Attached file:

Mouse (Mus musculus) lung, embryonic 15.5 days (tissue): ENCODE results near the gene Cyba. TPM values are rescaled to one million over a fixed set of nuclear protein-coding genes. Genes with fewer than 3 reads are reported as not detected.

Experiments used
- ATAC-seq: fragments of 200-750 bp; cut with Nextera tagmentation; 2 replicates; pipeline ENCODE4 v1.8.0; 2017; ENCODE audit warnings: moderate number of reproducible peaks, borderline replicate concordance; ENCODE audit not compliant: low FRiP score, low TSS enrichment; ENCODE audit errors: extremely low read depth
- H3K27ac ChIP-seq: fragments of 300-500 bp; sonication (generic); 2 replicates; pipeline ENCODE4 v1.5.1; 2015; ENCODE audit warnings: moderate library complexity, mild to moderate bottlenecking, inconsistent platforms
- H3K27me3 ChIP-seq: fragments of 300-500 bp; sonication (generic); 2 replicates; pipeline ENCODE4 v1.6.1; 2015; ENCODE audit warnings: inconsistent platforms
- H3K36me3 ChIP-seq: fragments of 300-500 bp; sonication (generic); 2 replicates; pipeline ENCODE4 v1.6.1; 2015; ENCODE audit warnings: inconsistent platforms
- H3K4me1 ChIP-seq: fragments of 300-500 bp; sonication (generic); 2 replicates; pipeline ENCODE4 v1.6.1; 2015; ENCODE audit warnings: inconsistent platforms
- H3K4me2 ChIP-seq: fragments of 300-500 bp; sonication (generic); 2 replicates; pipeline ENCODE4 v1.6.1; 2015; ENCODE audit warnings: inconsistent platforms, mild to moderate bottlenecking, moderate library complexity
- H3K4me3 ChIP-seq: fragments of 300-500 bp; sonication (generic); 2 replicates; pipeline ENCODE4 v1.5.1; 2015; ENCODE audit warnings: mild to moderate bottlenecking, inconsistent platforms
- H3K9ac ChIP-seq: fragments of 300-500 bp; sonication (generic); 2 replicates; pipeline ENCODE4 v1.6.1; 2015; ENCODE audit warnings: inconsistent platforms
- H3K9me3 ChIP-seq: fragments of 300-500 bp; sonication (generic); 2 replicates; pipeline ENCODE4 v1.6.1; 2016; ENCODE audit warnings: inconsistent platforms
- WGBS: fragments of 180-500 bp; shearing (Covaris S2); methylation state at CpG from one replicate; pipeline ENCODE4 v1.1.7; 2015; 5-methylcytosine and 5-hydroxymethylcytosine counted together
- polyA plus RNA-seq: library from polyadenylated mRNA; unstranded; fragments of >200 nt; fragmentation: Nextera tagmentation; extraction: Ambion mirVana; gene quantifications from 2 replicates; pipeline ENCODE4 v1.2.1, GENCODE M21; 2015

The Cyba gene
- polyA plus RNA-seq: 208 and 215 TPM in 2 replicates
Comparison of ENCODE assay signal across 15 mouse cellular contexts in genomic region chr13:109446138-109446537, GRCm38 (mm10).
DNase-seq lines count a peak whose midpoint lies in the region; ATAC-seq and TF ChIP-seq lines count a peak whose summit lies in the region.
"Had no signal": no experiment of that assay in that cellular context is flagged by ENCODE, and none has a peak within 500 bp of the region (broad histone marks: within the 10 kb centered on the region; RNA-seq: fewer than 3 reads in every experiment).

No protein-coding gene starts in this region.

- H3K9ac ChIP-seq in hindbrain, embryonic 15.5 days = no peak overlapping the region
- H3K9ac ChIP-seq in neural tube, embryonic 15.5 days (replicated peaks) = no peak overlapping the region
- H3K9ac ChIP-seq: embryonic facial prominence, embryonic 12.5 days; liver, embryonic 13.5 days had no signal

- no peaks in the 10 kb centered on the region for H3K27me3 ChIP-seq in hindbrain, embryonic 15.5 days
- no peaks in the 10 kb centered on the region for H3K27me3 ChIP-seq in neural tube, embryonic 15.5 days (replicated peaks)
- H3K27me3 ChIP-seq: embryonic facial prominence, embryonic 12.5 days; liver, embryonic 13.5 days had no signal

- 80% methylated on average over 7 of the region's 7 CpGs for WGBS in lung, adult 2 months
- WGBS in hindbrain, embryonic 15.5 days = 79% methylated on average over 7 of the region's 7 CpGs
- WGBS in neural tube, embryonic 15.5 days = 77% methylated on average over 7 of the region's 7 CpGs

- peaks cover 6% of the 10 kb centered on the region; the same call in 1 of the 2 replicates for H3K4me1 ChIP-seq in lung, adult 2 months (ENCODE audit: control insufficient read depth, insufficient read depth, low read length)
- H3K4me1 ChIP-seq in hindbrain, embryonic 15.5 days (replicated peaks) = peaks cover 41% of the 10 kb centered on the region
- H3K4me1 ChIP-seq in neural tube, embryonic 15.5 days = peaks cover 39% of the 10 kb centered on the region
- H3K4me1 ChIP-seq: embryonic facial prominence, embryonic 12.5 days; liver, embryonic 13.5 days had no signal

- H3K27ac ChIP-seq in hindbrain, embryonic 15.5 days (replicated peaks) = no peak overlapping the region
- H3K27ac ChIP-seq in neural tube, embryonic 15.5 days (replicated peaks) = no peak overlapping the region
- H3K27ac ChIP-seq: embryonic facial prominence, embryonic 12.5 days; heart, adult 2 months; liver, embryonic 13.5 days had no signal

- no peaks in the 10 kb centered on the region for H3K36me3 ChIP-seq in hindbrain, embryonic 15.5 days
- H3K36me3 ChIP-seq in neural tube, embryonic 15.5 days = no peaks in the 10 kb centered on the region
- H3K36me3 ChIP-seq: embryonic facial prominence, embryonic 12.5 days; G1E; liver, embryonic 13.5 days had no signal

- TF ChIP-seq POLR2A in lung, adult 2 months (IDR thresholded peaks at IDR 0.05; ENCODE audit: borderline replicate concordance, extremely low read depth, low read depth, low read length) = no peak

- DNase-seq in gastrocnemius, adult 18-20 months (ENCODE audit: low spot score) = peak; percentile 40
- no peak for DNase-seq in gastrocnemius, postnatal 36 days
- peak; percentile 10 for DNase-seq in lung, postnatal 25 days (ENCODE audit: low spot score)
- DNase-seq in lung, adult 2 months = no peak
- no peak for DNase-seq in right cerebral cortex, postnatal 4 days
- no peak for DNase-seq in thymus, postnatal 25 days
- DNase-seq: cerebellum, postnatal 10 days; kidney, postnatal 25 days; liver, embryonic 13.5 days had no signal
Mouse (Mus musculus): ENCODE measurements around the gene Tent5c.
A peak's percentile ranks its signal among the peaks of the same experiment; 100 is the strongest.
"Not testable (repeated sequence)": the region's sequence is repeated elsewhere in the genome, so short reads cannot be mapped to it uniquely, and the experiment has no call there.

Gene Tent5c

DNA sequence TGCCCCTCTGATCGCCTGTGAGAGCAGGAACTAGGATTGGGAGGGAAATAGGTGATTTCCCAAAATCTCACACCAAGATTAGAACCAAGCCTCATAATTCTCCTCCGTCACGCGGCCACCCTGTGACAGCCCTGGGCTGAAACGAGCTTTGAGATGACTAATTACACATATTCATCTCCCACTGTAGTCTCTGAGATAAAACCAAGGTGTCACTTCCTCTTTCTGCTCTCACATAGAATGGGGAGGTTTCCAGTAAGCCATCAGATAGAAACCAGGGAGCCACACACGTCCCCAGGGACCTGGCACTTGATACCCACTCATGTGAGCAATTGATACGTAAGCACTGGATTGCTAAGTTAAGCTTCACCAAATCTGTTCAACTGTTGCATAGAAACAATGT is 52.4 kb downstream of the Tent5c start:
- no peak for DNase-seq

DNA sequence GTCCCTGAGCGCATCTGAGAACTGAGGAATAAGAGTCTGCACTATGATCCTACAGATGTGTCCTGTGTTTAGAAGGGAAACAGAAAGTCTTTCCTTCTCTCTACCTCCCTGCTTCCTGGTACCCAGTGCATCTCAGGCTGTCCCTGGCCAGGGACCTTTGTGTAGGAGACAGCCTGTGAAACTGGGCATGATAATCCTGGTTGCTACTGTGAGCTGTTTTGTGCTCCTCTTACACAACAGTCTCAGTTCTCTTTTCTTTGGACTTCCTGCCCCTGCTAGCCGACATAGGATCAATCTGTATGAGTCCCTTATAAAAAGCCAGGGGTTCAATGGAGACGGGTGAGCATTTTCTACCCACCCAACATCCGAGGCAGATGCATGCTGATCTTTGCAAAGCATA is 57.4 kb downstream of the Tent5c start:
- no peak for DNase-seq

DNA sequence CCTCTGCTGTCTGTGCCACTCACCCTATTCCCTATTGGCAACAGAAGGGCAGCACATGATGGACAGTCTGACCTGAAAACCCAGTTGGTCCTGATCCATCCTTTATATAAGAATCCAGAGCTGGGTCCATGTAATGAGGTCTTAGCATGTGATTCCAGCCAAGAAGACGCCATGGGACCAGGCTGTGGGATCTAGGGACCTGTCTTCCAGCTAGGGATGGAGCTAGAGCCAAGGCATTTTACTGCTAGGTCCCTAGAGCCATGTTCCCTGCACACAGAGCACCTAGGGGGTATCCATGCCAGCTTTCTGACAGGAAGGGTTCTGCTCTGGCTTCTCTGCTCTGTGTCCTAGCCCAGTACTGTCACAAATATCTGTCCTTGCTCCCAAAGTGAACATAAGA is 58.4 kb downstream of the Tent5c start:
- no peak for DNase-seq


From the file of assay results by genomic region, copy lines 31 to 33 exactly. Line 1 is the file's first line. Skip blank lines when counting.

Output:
- H3K4me1 ChIP-seq in neural tube, embryonic 15.5 days = peaks cover 39% of the 10 kb centered on the region
- H3K4me1 ChIP-seq: embryonic facial prominence, embryonic 12.5 days; liver, embryonic 13.5 days had no signal

- H3K27ac ChIP-seq in hindbrain, embryonic 15.5 days (replicated peaks) = no peak overlapping the region